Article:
In his latest comedy, “Welcome Home Roscoe Jenkins,” Martin Lawrence takes a back seat and the end result is his most enjoyable and heartwarming film of his career.
Lawrence plays talk show host R.J. Jenkins, who is living the good life. With a successful show, a super-hot finance (Joy Bryant) and an adoring public, damn Oprah – Jenkins is “O-bro!” But while Jenkins is enjoying his successful life, he has avoided his family like the plague. After nine years, he is summoned to spend the weekend with his decidedly “country” family in the deep South.
Once there, all of Jenkins insecurities rear their ugly heads, beginning with his money-grubbing cousin, Reggie (Mike Epps), his wise-cracking big brother, Otis (Michael Clarke Duncan) and his snoopy, country cousin, Bettty (Mo’Nique). In L.A., Jenkins is a star, but with his family he’s an afterthought. On top of that, he must come face-to-face with his over-achieving stepbrother, Clyde (Cedric the Entertainer), whose always been better than him in everything – and even stole his first love, Lucinda (Nicole Ari Parker). Over the course of one wild action-packed weekend, Jenkins finds out what and who are really important.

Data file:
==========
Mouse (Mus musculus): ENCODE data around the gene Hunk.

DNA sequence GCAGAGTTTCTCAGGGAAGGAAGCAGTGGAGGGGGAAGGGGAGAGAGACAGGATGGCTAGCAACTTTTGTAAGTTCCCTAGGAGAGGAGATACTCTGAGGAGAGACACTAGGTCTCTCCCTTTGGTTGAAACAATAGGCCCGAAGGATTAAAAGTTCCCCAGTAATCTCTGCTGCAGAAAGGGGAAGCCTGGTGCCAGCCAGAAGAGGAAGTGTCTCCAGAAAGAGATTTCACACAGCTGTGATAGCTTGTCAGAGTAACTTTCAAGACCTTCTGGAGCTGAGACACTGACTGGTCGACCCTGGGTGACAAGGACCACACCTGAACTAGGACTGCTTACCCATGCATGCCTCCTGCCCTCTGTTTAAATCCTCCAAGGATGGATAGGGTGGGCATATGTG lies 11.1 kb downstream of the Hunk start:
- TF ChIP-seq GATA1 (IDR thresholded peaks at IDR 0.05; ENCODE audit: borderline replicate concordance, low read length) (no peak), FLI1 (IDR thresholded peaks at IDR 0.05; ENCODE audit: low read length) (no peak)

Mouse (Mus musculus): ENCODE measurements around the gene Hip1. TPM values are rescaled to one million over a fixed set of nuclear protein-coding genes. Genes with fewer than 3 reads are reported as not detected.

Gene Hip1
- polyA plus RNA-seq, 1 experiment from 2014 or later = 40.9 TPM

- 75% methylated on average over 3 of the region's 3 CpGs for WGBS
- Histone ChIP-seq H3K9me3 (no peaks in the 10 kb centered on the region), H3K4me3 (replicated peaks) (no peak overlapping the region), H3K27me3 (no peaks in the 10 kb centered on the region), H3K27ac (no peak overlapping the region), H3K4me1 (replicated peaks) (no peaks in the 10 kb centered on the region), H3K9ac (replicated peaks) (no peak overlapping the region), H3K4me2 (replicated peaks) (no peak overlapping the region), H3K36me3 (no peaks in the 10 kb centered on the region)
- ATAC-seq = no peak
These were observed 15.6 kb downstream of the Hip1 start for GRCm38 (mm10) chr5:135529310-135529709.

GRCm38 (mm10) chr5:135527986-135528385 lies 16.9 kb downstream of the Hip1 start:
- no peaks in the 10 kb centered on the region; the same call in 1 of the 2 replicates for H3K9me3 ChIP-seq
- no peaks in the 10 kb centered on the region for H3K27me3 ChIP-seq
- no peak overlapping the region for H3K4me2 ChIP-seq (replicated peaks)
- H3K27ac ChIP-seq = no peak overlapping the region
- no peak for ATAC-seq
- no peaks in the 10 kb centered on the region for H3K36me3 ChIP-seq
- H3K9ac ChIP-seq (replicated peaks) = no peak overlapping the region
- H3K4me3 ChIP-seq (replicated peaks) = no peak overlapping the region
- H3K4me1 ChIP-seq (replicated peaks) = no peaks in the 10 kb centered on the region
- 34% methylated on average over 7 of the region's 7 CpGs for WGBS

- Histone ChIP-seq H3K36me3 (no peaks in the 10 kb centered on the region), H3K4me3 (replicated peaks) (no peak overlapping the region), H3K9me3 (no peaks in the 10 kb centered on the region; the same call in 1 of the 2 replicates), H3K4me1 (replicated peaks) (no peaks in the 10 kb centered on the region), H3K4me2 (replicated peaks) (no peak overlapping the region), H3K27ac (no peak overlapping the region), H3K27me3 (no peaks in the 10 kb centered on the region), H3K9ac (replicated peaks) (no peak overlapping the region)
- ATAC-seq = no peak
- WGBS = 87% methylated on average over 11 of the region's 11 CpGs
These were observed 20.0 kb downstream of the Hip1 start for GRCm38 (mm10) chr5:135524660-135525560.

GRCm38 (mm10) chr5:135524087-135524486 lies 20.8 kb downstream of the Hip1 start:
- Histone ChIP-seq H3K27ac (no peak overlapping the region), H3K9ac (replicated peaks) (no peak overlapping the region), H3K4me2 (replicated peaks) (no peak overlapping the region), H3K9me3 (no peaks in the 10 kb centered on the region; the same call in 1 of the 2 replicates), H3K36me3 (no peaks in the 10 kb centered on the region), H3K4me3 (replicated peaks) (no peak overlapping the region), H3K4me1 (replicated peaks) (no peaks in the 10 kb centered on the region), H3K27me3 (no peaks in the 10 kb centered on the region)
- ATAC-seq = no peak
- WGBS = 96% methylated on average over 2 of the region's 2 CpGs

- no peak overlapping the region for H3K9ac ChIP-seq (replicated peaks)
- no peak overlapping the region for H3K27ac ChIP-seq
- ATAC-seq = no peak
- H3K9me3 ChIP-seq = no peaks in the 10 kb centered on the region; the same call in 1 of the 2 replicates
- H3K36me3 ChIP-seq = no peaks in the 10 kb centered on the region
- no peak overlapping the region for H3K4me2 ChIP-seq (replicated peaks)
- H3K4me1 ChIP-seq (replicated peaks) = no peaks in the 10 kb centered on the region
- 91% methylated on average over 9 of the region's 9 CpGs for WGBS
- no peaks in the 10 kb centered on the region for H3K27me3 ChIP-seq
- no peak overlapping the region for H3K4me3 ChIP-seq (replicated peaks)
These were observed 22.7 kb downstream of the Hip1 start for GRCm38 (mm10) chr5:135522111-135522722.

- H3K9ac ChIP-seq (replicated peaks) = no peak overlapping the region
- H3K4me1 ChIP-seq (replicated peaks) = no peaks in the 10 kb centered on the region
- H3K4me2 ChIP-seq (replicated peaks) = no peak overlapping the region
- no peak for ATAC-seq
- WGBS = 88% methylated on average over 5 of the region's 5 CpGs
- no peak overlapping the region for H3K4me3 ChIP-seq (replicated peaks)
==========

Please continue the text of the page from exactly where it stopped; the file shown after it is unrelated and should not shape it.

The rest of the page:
While I have been critical of much of Lawrence’s film choices, even I was pleasantly surprised that director Malcolm Lee (“Undercover Brother” and “The Best Man”) took a story that easily could have veered into coonish territory and infused this warm tale with some much needed substance. After a typical beginning, the film settles down and shows true heart in the final act. In addition to the fine performances that he received from the abovementioned actors, he also gets kudos for adding two rarely working Oscar-nominated performers, Margaret Avery and James Earl Jones as Jenkins’ parents.
In choosing to star in this “Madea’s Family Reunion” meets “Johnson Family Vacation,” Lawrence smartly is one of the film’s key players instead of being THE player. That wise decision should give his career – and audiences – a new appreciation and side of this talented comedian. Although the title could use a little work, it is refreshing that in the annual dumping period that is Spring in Hollywood that at least for one weekend audiences will not have to hold their noses when leaving area multiplexes.